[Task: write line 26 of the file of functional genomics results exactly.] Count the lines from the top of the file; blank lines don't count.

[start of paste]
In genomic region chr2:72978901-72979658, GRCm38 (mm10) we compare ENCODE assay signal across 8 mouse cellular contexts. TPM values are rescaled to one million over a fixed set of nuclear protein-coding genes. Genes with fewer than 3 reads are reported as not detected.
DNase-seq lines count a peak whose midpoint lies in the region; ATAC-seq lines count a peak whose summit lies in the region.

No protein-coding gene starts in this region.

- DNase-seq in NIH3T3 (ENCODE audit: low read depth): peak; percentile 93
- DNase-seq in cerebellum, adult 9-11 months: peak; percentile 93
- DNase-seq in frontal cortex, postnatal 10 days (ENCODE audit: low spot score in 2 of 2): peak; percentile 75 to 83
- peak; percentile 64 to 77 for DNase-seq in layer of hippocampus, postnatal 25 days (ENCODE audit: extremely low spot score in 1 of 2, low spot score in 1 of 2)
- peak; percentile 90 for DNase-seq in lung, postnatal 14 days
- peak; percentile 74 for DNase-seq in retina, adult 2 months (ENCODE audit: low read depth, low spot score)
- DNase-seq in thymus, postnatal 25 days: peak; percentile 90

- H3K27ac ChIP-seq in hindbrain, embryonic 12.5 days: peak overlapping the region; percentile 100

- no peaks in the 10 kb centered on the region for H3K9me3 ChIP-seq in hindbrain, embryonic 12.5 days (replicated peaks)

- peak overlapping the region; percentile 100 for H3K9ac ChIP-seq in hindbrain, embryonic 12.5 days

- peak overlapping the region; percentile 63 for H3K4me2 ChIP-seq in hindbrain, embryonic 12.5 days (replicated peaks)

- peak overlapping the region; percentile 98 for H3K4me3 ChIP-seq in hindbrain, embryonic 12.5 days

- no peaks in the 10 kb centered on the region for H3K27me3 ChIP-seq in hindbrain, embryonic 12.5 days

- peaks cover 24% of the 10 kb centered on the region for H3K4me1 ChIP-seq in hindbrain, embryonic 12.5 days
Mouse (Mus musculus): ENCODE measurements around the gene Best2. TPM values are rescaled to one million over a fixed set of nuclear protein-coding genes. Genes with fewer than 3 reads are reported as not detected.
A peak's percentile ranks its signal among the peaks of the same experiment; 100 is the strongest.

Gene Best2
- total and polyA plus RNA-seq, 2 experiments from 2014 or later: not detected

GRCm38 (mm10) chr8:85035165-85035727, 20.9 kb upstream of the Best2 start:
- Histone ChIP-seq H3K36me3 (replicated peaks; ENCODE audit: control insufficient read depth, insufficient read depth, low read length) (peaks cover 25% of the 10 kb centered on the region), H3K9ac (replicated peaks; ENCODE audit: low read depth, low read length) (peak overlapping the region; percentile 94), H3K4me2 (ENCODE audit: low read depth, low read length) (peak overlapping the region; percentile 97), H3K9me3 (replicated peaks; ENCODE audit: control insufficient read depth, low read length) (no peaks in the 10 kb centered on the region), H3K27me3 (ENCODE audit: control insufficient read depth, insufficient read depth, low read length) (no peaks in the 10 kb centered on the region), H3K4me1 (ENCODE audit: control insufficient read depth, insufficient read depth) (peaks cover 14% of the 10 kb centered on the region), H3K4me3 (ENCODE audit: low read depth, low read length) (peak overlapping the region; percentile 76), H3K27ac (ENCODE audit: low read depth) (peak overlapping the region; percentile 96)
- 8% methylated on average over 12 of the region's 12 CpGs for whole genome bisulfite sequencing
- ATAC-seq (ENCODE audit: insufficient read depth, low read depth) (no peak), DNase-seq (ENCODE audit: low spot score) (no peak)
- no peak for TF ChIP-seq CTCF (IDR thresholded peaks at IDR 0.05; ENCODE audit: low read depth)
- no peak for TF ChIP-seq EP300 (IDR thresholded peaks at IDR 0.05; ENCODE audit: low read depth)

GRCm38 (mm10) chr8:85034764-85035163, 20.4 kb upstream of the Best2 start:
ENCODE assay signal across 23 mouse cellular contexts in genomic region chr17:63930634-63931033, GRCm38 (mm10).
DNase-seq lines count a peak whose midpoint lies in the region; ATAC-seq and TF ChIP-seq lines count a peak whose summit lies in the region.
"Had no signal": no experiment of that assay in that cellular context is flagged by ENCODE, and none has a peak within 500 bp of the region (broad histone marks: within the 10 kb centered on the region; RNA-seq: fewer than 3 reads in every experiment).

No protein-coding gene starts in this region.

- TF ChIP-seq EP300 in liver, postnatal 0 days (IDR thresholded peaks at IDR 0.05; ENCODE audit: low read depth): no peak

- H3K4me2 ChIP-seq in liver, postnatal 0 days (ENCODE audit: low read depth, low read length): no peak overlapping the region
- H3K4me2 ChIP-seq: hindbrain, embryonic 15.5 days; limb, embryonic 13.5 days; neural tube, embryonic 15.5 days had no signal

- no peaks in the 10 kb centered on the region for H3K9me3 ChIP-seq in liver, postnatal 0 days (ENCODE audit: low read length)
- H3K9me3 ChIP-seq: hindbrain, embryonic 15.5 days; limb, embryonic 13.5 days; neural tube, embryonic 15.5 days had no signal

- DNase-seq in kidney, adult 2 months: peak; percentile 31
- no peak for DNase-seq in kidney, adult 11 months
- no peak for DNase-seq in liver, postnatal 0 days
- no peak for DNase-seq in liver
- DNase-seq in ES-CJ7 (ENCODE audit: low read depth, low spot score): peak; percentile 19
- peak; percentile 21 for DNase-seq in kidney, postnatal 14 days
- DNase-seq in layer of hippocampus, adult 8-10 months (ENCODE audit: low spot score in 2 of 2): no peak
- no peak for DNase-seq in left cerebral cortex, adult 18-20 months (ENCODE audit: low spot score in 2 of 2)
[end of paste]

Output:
- no peak for TF ChIP-seq CTCF (IDR thresholded peaks at IDR 0.05; ENCODE audit: low read depth)